There is a power in carrying forward a legacy so directly. I’m actually the third Gino in my family. Both of my grandfathers share my name. One of them died of cancer before I was born, and the other is fighting it now. It’s hard to think that my life will end any other way. What if my blueprints share that same fatal flaw? However, all of the superstition in the world couldn’t make me change my name. Sometimes I think sharing a name conveys some of the charisma and diligence that my grandfather’s embodied. Or I imagine how my name allows my mother to keep her father in her life everyday. It’s odd being both a symbol of my parent’s love for their fathers, and a unique person in my own right; but, I relish the opportunity to leave my own mark on the name Gino. Maybe someone else will carry it on for me.

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Though I know that this isn’t how things work, I can’t help from feeling like it’s fate that FFIX would resurface right now, at a time when I need it again. I just wish I could share with my Papa the lesson that Vivi’s story taught me. I wish I could convey some way for him to stay optimistic while still staring death in the face. Maybe I still can. After all, my Papa loves when I speak Italian, and in Italian, Vivi means to live.

This article is dedicated to my Mom, my Papa, my Grandpa Gino, my Grandma, my uncle Egidio, and anyone else who’s lives have been touched by cancer. I miss you already Papa.

Gino Grieco is a freelance writer, computer programmer, and Giant Bomb moderator. He's the guy who writes all of those Final Fantasy and Magic the Gathering blogs. He co-hosts the "Deep Listens" podcast which can be found here. You can find him on Twitch, Youtube, Twitter, and some site called Giant Bomb dot com under username ThatPinguino.

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hassun

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#1  Edited By hassun

More GB people on the come-up!

I know I can relate to the premise. Maybe not exactly the same but not that far removed. Being confronted with the limits of mortality can be extremely unpleasant and make very little sense.

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ShadowSwordmaster

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This is a great read.

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moregrammarplz

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I was deeply moved by this piece. Thank you, Mr. Grieco, for writing it and thanks to Giant Bomb for having it on their site.

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soodd

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Great read, you have me here crying in front of my computer, stay strong man!

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enai

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Thank you.

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Steampug

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Holy crap, such a beautiful read. The last line.....

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deactivated-5f90eabee6bba

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Wow really good piece. I always assumed Vivi lived somehow at the end... I guess not...

"...let those who dwell in the dust, wake up and shout for joy, your dew is like the dew of the morning; the earth will give birth to her dead."

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Mento

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#8  Edited By Mento  Moderator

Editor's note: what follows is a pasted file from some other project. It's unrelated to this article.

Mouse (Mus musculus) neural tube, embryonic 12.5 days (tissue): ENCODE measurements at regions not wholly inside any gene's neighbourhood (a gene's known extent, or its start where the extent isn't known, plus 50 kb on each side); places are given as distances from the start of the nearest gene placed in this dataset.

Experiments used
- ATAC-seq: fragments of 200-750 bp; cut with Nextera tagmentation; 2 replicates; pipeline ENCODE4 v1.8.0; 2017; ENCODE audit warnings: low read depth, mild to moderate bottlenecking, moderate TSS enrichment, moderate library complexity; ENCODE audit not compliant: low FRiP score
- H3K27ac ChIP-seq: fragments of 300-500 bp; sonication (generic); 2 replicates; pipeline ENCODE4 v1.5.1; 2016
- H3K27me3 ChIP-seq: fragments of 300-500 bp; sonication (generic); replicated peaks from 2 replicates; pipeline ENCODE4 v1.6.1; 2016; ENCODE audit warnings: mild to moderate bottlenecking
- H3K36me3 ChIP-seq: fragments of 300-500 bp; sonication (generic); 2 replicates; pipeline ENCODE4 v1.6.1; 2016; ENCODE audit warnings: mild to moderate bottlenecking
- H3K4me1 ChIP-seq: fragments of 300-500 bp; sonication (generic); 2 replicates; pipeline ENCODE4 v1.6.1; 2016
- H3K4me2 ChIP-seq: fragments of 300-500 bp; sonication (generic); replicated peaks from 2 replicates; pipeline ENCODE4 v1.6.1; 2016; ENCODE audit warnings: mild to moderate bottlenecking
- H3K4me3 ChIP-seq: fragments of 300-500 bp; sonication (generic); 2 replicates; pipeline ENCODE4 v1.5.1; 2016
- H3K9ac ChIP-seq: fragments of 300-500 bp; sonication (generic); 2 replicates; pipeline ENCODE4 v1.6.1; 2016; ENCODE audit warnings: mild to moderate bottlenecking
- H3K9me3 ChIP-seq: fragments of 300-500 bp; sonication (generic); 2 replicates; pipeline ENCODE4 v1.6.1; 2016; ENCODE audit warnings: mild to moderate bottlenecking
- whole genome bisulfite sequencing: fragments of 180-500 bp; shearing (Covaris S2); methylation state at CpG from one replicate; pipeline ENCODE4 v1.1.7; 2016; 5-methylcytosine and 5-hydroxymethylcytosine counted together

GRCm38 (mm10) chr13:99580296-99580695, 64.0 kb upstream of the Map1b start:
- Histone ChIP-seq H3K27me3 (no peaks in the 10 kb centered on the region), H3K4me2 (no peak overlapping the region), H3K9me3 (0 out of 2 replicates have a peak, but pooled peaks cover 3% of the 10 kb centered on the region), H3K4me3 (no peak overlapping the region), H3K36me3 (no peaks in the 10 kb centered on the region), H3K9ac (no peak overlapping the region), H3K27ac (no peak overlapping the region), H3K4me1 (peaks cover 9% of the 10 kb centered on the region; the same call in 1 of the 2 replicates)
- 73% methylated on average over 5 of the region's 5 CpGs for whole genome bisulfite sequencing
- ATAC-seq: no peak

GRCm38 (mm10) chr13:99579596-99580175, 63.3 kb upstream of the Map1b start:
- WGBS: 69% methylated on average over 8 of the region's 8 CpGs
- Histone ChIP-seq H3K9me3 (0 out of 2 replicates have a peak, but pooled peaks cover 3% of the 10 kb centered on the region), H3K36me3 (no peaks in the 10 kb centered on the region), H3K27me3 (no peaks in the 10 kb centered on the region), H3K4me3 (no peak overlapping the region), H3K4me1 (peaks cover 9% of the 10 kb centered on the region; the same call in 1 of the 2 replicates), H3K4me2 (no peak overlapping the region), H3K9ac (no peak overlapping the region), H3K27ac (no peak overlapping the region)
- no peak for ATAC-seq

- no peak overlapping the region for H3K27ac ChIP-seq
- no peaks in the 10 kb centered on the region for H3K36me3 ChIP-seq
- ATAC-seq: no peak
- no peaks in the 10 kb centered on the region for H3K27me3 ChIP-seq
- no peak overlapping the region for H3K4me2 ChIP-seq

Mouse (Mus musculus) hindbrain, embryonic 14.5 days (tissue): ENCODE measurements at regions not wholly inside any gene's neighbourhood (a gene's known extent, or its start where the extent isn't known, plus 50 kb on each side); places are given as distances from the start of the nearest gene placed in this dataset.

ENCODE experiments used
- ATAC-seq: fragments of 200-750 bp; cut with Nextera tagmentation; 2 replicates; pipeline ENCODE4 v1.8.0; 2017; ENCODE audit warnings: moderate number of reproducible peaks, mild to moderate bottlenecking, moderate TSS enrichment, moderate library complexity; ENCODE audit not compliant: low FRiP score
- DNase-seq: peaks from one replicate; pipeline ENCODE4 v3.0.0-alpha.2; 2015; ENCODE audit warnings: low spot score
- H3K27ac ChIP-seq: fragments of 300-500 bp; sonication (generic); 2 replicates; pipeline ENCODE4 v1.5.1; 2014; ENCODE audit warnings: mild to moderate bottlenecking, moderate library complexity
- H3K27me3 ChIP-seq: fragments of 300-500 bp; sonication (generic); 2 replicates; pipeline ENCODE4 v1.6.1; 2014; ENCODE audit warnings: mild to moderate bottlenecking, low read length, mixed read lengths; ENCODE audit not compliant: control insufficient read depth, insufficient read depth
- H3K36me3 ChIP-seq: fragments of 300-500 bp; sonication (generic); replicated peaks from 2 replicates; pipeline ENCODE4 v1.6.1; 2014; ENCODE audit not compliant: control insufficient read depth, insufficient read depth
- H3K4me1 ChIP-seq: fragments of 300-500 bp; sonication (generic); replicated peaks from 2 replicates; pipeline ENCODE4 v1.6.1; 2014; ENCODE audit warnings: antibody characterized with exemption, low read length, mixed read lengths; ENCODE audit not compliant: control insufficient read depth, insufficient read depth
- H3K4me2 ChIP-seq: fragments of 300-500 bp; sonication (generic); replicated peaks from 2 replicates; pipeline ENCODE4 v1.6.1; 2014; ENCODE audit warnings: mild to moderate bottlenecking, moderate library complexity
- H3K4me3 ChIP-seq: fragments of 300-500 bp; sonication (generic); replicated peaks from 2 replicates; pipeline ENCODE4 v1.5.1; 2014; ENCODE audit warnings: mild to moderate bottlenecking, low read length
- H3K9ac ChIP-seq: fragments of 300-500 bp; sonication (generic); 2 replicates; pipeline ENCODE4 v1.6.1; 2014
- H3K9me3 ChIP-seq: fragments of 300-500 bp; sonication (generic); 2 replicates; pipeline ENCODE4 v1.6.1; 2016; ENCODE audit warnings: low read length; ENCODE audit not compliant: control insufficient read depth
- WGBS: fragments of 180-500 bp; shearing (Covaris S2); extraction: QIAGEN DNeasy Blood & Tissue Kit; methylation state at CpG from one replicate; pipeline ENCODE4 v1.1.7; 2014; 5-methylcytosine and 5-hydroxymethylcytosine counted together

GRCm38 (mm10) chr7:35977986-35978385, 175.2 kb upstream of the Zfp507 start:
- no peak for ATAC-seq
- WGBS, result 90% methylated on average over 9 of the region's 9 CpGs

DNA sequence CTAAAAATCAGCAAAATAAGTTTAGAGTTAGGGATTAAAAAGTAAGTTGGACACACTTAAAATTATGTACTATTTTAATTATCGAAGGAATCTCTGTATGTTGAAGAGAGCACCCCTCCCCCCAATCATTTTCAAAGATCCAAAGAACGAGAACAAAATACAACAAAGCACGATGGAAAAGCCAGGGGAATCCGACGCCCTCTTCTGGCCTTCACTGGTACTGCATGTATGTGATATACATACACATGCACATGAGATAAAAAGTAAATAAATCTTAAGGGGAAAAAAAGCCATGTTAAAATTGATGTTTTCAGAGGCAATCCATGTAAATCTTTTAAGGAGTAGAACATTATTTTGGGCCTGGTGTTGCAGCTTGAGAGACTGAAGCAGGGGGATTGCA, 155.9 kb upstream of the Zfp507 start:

Kudos, man, this was a beautiful article. Reminded me of an emotional story Brandon Stroud wrote a long time ago about Illusion of Gaia and his cousin (which I sadly cannot seem to find). It always amazes me to hear the ways that games (or any media) I've experienced have affected other people very differently, based on what was going on in their lives at the time.

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hi_imdaisy

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This was a lovely read, Gino. Sending good thoughts to you and your Papa!

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AMyggen

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Fantastic article.

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phokal

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#12  Edited By phokal

Great article. I'm glad you were able to get it out after all this time.

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BigBob

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I recently finished Final Fantasy IX, and as a result, this read was particularly fresh to me. I didn't have the same emotional experience as the author did from playing it, but then again, I've never had a close family member or friend suffer from an illness. On the other hand, I do have issues with my father and the way he raised me, and as a result, watching Tidus struggle to recover from the way he was raised as a child hit a chord with me.

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Zeik

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Probably my favorite guest column so far, and not just because of my unabashed love of FFIX. (And Vivi.)

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Seinenfeld

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Thanks Gino, this is beautiful and you should be proud of writing it. My grandfather is also in a bad way and has suffered from cancer previously, so this was more relatable than I would ever expect an article about video games to be. Final Fantasy IX also happens to be my favourite game, thanks in no small part to Vivi's tale. The game is obssessed with life, death and meaning, and it probably doesn't get enough credit for being able to balance general lightheartedness with serious ruminations on the hardships of life and overcoming our own shortcomings, histories, and mortality.

GUYS PLAY FINAL FANTASY IX IT'S VERY GOOD.

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todomachi

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Thank you for sharing with us.

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Seeric